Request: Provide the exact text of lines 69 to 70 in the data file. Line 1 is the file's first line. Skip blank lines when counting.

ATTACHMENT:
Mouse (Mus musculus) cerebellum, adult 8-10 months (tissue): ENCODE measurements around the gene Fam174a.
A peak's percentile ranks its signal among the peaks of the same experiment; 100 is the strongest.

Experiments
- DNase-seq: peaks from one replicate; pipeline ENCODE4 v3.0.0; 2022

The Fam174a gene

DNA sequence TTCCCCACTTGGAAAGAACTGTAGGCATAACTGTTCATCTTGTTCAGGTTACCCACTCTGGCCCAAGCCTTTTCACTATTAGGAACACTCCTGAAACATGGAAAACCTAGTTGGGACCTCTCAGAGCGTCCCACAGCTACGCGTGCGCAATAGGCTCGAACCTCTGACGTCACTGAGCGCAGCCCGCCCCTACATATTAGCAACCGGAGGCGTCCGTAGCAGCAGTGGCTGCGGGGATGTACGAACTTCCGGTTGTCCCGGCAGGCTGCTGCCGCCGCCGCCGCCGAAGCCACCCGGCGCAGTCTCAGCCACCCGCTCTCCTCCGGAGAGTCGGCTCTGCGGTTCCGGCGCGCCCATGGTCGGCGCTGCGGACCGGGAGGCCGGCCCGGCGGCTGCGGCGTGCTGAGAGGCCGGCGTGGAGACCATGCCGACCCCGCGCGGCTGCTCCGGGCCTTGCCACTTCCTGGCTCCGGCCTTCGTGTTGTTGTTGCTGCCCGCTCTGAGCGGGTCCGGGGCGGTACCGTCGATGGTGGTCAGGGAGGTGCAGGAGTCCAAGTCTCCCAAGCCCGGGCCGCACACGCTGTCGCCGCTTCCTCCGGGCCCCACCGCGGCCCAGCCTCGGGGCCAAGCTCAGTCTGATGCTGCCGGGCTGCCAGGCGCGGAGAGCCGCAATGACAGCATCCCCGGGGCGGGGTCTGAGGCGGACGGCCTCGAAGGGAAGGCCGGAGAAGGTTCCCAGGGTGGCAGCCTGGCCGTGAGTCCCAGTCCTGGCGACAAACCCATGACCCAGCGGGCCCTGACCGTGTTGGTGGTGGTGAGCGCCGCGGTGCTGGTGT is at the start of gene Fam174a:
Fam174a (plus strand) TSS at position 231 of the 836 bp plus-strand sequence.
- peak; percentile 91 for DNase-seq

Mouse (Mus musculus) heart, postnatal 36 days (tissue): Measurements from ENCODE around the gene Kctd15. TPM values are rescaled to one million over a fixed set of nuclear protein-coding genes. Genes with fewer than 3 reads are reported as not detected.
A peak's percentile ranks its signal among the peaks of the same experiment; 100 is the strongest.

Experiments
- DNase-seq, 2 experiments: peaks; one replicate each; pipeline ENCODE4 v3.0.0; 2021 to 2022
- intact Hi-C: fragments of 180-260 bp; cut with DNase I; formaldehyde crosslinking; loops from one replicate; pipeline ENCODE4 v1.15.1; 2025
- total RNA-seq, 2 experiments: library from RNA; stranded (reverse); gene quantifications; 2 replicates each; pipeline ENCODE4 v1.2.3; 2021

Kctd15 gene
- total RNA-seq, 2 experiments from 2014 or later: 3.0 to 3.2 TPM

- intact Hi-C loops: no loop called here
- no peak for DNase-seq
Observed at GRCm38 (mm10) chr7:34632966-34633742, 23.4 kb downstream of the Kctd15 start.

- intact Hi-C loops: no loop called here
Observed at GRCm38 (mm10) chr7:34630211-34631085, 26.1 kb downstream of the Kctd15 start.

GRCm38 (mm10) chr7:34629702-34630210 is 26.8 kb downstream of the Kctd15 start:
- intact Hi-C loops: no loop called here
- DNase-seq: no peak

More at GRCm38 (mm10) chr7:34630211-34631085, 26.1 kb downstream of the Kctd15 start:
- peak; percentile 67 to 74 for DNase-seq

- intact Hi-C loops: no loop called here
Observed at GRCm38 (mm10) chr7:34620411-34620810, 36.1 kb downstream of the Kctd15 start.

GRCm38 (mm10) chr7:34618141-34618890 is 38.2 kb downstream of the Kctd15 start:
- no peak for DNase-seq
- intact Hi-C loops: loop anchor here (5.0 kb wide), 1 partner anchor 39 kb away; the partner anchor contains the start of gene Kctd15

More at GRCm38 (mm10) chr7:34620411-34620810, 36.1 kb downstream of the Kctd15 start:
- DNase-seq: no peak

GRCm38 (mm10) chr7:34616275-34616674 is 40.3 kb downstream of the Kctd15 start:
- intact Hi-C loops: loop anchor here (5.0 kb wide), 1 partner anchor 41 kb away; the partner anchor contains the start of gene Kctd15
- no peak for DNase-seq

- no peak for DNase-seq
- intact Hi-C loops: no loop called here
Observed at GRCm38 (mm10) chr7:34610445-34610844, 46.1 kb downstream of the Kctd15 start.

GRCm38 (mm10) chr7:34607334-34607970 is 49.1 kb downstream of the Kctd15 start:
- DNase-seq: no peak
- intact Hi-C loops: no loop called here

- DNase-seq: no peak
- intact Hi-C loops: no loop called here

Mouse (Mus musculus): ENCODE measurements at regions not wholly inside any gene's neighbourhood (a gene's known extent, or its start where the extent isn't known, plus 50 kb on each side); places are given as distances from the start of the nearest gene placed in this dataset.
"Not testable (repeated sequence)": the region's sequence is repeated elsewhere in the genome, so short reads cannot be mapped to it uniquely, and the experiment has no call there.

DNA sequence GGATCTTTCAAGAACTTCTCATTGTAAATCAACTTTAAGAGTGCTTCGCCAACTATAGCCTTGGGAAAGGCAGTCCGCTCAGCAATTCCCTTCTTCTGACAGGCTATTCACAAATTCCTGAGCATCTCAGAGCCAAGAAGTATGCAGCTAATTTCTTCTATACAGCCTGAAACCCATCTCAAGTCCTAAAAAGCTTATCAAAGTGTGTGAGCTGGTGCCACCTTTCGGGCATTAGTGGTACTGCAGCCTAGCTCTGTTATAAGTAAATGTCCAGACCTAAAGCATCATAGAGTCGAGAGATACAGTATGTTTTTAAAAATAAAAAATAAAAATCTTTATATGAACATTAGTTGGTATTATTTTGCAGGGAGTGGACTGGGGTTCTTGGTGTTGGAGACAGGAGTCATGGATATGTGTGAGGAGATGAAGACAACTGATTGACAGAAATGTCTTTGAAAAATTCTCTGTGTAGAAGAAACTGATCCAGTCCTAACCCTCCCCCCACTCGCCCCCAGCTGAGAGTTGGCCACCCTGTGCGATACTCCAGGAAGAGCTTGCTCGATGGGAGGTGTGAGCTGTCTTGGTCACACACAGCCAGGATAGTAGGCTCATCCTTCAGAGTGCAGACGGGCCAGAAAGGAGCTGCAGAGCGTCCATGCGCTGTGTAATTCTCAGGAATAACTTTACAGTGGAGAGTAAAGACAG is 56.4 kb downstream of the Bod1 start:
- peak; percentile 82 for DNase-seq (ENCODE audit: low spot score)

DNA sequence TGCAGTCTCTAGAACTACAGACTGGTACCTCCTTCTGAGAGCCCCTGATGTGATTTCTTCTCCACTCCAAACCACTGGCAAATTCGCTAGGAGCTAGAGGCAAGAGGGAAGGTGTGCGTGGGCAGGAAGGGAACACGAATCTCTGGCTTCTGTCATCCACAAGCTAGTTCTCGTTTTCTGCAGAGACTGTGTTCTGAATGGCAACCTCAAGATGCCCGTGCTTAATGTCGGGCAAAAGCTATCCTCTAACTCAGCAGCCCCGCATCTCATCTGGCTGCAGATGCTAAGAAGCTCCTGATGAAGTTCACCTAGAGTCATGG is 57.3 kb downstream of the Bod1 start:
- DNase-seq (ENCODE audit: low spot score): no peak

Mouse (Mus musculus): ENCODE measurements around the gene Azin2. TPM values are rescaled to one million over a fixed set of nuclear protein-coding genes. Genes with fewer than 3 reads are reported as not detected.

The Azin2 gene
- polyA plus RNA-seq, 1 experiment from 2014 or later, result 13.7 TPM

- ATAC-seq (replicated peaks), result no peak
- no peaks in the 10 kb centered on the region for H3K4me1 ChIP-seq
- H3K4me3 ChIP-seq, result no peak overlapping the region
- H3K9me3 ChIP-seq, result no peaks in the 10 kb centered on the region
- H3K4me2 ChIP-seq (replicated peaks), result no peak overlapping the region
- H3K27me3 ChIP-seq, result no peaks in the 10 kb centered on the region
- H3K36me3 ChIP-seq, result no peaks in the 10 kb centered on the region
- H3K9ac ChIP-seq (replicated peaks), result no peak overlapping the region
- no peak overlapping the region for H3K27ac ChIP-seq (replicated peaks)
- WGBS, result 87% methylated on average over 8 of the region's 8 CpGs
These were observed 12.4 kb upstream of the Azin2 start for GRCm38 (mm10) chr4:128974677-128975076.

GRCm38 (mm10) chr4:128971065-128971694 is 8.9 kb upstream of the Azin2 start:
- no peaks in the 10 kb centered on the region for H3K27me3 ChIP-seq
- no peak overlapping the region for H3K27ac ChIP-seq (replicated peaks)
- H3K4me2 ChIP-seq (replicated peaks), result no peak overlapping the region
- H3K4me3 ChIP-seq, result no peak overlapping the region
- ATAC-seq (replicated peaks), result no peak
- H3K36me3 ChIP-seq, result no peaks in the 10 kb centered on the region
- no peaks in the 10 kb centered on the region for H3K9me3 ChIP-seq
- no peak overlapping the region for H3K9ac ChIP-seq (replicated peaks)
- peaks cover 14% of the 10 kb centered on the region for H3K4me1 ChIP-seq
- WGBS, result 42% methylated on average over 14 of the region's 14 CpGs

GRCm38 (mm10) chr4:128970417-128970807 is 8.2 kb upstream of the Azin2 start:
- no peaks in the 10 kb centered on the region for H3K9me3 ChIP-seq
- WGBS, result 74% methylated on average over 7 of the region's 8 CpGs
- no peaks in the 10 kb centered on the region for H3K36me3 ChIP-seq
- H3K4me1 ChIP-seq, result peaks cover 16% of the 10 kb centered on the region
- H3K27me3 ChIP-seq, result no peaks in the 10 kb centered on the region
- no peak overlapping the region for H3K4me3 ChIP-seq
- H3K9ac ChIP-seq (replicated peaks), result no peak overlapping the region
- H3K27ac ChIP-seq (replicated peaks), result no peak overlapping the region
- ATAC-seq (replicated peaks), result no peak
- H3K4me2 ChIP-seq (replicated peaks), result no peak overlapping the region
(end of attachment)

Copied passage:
- H3K4me3 ChIP-seq, result no peak overlapping the region
- ATAC-seq (replicated peaks), result no peak